Contact Lenses

For people who need vision correction, but choose not to wear eyeglasses daily, contact lenses are a popular option.  We asked our resident contact lens expert, Angela Cleveland, to answer some of the most common questions patients ask. We hope you can find the answers to yours here!

What are Contact Lenses?

Contacts are thin lenses that fit directly onto the eye’s surface to correct visual needs. Most popular contact lens options are made from a thin plastic material. They are able to absorb water from the eye to stay moist and keep the lens comfortable in the eye. Different brands and varieties of contacts are made of slightly different materials in order to meet the diverse needs of users.

The Origin of Contact Lenses

In 1888, Paris opticians Fick and Edouard Kalt introduced the first contact lenses to the eye industry. Made from a glass material, these lenses were also large in size and quite heavy. The glass lenses reduced oxygen supply to the cornea. As a result, wearers could only tolerate them for a few hours at a time. Therefore, those lenses never gained widespread acceptance. Later, introductions of more advanced materials would emerge. These would include non-porous plastics, hydrophilic hydrogel, and the newest technology, silicone-hydrogel. Today, most eye care professionals and contact lens wearers alike prefer soft contact lenses. However, in some cases, rigid gas permeable (RGP) lenses may still be the best option. People with certain ocular diseases, such as Keratoconus, are better able to use RGP lenses.

Will Contact Lenses fit my needs?

The contact lens industry has grown leaps and bounds over the years. Not only are contacts able to correct myopic (nearsighted) and hyperopic (farsighted) prescriptions, there are now options for astigmatic (resulting from the curvature of the eye) prescriptions. There are also contacts that correct presbyopic prescriptions. Presbyopia is the loss of the eye’s ability to change focus, typically resulting from age.

Have you ever wished your eyes were a different color? Wearing colored contacts is a way to achieve this! Because there are so many available options, contact lenses most likely could fit the needs of each individual. People choose to wear contacts for many reasons, from having the ability to change the appearance of eye color, functionality, or other optical reasons.

When compared to eyeglasses, contacts typically provide better peripheral vision. They also won’t fog over or collect moisture as glasses tend to do in abrupt temperature changes. Wearing contacts also allows one to wear the latest fashionable sunglasses without having to add costly prescription lenses. This feature may make contacts the preferred choice for sports or other outdoor activities.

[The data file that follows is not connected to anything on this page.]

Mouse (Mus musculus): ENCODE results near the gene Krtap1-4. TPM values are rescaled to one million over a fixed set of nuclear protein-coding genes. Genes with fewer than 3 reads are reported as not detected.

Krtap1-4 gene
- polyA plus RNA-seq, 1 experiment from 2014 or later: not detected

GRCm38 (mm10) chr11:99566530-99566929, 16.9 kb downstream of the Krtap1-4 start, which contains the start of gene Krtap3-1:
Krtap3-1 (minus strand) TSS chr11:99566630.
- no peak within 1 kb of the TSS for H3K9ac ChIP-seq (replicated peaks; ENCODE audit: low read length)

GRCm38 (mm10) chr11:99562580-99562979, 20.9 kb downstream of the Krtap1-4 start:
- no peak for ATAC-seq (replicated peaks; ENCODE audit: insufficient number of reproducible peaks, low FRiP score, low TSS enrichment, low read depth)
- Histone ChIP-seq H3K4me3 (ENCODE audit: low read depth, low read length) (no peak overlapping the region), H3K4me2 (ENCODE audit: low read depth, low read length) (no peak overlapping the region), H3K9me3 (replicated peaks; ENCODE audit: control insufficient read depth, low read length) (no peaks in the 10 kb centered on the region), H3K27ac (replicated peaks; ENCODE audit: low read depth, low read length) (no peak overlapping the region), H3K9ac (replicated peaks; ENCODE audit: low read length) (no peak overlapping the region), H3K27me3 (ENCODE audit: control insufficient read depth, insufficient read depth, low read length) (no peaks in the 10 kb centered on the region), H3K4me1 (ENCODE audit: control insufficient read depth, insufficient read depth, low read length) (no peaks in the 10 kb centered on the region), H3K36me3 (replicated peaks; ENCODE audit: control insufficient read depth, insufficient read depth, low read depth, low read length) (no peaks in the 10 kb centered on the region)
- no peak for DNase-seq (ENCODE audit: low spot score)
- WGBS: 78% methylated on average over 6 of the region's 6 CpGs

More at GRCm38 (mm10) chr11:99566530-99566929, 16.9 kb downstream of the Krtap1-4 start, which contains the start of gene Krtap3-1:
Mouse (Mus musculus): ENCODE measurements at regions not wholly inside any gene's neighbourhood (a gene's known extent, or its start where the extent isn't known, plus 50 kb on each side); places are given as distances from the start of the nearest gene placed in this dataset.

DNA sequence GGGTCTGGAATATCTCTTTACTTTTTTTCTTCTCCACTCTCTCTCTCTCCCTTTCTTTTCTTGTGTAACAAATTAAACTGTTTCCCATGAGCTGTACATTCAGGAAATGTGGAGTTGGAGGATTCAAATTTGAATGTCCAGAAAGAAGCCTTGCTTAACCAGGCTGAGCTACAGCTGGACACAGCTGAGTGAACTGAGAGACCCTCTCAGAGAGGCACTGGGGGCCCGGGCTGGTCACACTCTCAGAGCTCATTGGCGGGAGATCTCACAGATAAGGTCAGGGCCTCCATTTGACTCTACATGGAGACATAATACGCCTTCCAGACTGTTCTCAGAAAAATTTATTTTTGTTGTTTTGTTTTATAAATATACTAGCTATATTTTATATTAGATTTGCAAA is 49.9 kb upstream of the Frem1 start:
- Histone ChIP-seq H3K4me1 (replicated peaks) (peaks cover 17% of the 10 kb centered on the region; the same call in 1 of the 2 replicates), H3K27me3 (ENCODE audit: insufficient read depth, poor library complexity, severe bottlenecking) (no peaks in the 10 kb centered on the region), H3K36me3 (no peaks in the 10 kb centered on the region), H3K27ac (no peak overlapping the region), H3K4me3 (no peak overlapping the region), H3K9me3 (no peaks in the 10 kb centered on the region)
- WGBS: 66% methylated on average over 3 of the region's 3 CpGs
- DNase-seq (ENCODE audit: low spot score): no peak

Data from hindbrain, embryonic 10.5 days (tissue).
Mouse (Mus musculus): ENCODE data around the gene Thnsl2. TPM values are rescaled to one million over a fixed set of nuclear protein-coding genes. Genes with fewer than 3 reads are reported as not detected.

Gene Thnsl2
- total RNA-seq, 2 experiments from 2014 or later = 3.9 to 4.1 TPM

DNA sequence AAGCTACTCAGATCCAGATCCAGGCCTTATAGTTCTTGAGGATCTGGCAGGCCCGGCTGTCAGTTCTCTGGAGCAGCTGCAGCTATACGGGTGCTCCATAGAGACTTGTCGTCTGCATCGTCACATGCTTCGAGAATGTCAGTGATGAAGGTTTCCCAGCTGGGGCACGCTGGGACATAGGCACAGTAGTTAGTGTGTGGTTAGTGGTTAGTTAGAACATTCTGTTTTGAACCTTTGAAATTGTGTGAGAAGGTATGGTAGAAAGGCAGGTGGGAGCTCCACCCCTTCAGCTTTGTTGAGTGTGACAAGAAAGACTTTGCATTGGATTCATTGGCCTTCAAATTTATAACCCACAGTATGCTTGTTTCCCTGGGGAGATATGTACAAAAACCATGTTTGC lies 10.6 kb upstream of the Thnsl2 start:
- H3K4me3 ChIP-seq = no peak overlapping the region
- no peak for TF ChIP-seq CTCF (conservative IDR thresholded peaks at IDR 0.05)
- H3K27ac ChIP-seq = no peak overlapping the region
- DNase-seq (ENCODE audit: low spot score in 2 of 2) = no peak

Can a contact get stuck behind my eye?

The short answer is no! Your eye contains a membrane called the conjunctiva, which covers the white part of your eye and connects to your eyelid. Because of this, a contact cannot go behind your eye!

Is it safe to sleep in contacts?

There are basically two categories of soft contact lenses: daily wear and extended wear. Manufacturers and the FDA have different recommendations for different products. Some brands are FDA approved to wear continuously for two weeks, removing overnight at least once weekly. Others are approved to be worn up to four weeks, but also should be removed overnight at least once a week. Daily wear contacts should be disposed of every day.

Although the breathability of contacts has improved drastically over the years, the amount of oxygen the eye receives while wearing contacts is still reduced. This is especially true while sleeping. Lack of oxygen while sleeping with a contact lens in place can result in a corneal ulcer. A corneal ulcer is an open sore on your cornea. They are very painful, and can lead to the inability to wear contact lenses. Most importantly, an ulcer can cause permanent vision loss. Because of this, we recommend wearing contacts on a daily-wear basis and avoid sleeping in contacts.

Daily wear contacts allow more oxygen to your cornea, reduce the risk of corneal ulcers, and prevent the formation of protein deposits on the contact lens. These factors make them a more comfortable choice for dry eye sufferers.

Does wearing contacts mean I no longer need glasses?

Contacts are a safe, comfortable, and practical alternative to prescription eyeglasses for vision correction. In most cases, there is no reason contacts cannot be worn daily. However, we do recommend keeping a pair of eyeglasses that you can comfortably wear and see out of in case your eye care professional recommends suspending the use of contacts for a period of time for any reason.

We hope this has answered any questions you may have had about contact lenses. If you are a current contact lens wearer and are struggling with comfort or the ability to achieve the distance or near vision you desire, we will be glad to explore a more suitable option for you. If you have never worn contacts before but think they may be a good option for you, please contact our office. We can schedule a time for you to come in for a contact fitting appointment to discuss available options, and help you decide what is right for you!

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